It really takes away from what films have to offer us, one day we will never have to leave the house. Get our groceries delivered, our films straight onto our computers and interactions severely limited. It will be a sad day when there are no “movie guys” left, the ones we always looked forward to catching up with when we picked up our films.
      Eddie

  7. I feel as though I just need to say I agree with everything everyone has said… The Video Ezy I’ve been going to forever just shut down to make way for a bottle shop (in a pretty bad neighbourhood). I may never see that same girl that worked there ever again, and this feeling of nostalgia for all the rental stores I’ve now seen disappear is killing me.
    Jordan

    • Drak that is great mate! Sounds a little like me working there was not the best for savings, I’d have ex rentals staring at me all day long then I felt obliged to buy them. Nothing like a handful of cheap DVD’s always will love that feeling of getting them home and slowly watching them all.
      Eddie

      • I got some really awesome movies over the years from Blockbuster. Maybe one day we’ll see this franchise come back. It’s not likely but it never hurts to hope.

  8. Really good post. I got misty eyed when I heard the last few were closing =(. So many memories. Most kids now probably haven’t even set foot in one (or at least don’t remember), I feel so old thinking about that.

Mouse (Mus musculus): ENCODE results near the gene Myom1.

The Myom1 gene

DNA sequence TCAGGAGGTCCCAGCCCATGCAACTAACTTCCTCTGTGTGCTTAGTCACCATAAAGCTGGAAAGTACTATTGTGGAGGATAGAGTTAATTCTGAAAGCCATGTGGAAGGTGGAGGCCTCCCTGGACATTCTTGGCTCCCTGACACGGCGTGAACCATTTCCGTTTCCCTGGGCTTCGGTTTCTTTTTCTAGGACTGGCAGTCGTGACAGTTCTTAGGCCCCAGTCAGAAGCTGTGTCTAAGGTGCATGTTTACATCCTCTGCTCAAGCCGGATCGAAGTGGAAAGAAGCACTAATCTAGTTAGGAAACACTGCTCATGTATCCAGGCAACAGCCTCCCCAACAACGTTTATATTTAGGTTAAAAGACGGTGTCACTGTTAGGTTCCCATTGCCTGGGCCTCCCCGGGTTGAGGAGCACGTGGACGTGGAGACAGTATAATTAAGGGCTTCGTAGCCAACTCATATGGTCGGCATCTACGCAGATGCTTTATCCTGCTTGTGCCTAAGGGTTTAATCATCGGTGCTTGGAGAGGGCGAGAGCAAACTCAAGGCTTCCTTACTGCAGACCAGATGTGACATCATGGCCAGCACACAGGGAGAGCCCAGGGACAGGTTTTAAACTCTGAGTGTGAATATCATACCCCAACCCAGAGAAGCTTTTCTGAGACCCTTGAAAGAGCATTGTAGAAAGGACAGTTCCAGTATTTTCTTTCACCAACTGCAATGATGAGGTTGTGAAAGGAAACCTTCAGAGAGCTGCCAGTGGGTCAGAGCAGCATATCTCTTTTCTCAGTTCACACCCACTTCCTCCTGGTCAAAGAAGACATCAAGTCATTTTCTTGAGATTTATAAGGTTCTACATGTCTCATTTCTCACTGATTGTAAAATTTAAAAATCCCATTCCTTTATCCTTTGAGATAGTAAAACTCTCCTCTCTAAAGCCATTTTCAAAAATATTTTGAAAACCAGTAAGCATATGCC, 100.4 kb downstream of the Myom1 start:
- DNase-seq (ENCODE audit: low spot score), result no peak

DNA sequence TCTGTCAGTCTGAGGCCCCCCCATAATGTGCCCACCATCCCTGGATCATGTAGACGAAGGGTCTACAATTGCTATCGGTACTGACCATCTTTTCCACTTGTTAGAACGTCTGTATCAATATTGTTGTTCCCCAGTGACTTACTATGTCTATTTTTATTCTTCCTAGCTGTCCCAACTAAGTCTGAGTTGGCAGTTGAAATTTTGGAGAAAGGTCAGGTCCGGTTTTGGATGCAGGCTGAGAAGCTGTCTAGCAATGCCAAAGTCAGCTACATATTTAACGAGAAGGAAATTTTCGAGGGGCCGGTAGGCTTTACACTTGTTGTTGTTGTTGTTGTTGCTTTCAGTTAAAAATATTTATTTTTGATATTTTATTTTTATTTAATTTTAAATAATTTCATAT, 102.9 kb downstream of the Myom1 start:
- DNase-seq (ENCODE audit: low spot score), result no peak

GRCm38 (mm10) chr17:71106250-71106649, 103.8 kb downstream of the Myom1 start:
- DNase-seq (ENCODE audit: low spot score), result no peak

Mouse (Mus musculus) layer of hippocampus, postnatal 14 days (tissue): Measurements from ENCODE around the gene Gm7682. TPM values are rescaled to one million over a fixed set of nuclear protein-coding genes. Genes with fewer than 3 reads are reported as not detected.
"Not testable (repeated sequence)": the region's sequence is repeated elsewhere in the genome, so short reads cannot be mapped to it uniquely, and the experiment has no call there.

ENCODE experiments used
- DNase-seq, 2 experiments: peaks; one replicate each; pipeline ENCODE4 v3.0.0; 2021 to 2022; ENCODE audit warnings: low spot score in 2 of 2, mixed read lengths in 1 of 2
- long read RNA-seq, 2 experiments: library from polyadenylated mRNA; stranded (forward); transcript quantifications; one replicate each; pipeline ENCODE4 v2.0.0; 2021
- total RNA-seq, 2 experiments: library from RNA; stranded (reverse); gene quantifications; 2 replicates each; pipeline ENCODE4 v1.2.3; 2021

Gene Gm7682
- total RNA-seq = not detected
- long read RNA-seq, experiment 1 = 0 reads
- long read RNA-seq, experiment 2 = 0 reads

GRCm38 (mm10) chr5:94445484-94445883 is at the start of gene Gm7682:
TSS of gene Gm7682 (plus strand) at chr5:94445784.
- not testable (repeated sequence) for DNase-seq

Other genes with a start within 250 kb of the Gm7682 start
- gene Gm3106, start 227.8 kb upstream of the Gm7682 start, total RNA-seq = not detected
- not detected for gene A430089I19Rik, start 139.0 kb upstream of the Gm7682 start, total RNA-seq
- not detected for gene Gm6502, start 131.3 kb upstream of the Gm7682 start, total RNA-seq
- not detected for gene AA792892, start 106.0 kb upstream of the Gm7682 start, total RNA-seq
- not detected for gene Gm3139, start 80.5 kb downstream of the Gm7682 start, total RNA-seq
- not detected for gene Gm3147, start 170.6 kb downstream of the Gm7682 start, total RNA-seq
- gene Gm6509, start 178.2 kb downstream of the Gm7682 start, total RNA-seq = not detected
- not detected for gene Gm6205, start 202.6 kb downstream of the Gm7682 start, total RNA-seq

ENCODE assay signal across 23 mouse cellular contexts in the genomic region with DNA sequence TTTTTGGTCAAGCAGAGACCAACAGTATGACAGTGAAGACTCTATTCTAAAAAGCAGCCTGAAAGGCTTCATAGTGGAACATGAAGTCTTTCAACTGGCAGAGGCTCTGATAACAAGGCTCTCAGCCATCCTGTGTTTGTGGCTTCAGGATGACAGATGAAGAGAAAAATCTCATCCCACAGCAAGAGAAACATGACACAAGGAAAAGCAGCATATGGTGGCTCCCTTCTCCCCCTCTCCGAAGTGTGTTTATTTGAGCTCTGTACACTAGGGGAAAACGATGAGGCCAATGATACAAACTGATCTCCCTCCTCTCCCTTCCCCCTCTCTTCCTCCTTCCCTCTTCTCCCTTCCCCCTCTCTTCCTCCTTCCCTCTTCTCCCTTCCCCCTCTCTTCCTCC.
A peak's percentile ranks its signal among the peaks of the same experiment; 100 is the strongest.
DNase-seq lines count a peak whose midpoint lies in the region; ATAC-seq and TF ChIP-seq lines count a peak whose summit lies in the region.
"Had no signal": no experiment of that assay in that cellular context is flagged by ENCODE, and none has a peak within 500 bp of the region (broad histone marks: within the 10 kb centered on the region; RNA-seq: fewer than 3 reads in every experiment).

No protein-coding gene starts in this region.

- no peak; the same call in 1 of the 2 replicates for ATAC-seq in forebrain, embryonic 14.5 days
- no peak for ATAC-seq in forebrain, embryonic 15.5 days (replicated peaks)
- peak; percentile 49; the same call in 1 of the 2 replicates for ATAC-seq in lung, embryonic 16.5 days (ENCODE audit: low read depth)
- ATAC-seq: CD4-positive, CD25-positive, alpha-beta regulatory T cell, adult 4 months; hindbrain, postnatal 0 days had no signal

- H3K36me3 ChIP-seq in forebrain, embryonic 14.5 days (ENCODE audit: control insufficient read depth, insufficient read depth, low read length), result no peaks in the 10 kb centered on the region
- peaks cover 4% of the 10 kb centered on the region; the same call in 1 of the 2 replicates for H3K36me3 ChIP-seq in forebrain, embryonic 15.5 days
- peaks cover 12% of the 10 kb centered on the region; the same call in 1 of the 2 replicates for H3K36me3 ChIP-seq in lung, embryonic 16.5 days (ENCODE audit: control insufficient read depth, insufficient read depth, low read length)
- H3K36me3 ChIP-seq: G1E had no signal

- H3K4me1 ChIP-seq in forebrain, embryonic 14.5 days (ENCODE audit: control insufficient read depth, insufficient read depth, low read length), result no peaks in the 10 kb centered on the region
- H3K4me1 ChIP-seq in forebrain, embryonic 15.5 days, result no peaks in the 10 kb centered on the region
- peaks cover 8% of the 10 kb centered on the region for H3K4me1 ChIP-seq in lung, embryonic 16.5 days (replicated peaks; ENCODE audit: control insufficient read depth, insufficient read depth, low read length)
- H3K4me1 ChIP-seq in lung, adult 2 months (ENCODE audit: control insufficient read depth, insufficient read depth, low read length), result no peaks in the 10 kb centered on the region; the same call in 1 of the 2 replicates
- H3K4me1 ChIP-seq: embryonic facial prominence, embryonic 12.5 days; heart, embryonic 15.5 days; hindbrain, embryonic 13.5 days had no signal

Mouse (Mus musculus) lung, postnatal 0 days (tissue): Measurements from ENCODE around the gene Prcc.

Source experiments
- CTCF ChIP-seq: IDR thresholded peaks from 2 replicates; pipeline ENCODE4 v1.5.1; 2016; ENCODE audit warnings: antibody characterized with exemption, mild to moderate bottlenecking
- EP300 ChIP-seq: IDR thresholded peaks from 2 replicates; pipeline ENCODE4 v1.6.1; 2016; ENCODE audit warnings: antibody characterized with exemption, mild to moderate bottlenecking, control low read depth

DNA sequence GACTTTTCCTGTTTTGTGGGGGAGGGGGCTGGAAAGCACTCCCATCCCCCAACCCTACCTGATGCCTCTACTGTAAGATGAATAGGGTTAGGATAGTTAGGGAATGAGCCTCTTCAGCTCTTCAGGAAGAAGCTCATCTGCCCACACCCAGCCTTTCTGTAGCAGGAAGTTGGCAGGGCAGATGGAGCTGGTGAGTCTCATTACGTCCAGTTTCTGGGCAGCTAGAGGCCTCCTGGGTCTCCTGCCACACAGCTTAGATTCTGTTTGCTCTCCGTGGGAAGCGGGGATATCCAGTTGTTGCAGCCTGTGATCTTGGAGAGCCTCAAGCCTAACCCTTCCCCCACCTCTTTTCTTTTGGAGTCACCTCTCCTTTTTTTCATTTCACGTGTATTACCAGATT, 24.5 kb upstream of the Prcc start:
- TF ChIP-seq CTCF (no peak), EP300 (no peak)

• It’s strange to think they have come and gone so quickly really, times change so fast these days no doubt there will be a new way to watch movies in the next few years and netflix will feel outdated.
      Eddie

  9. I used to love to walk into the horror section and look at all the DVD covers of new releases trying to get me to rent them and of older films that I would point out and say, this was good… It was fun to talk to the workers and other customers in person about films. Even if we didn’t agree on films we liked it was always polite (as it is here on wordpress). Every time I mention I don’t like a film on Facebook I get nasty remarks, (your too old, you don’t really like horror, you must be dumb if you don’t like this film, and much worse.) I liked looking at the dvd boxes because it prepped you for what you were about to watch – if you saw the Full Moon logo on the back cover, you kinda’ knew what style of film you were getting 😉

    • Such great thoughts Parlor, everything you said is so true and so relatable. Now days it is so easy for people to just take people apart online and one feels that the once great film loving community found at suchlike places like Blockbuster is slowly dying.
      Eddie

  10. Great post. I grew up in ireland where the equivalent to Blockbuster was a chain called Xtravision, and in the 1980s when the video boom was just beginning, the experience of going to a video store was a genuine thrill and as much a part of growing up as going to a record store (choosing your own music/movies instead of what your parents wanted you to listen to/watch). I can still remember the first video that our family rented (‘Airplane’ – on Betamax). I share the nostalgia of many of the comments here. People thought video would kill the community spirit of being part of a movie audience, but teenage weekend video parties disproved that. Question: would Tarantino – the most famous video store clerk in the world – have become the filmmaker he is if the only access he had to genre movies was sitting alone in front of a computer?